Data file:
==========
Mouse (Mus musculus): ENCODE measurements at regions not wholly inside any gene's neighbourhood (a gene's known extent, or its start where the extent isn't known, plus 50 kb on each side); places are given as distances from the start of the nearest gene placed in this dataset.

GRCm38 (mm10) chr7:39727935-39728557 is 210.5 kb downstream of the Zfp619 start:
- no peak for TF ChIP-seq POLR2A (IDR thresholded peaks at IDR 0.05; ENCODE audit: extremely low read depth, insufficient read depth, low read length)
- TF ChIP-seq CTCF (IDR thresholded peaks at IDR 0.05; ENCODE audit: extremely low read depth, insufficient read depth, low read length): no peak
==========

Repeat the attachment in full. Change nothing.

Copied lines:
Mouse (Mus musculus): ENCODE measurements at regions not wholly inside any gene's neighbourhood (a gene's known extent, or its start where the extent isn't known, plus 50 kb on each side); places are given as distances from the start of the nearest gene placed in this dataset.

GRCm38 (mm10) chr7:39727935-39728557 is 210.5 kb downstream of the Zfp619 start:
- no peak for TF ChIP-seq POLR2A (IDR thresholded peaks at IDR 0.05; ENCODE audit: extremely low read depth, insufficient read depth, low read length)
- TF ChIP-seq CTCF (IDR thresholded peaks at IDR 0.05; ENCODE audit: extremely low read depth, insufficient read depth, low read length): no peak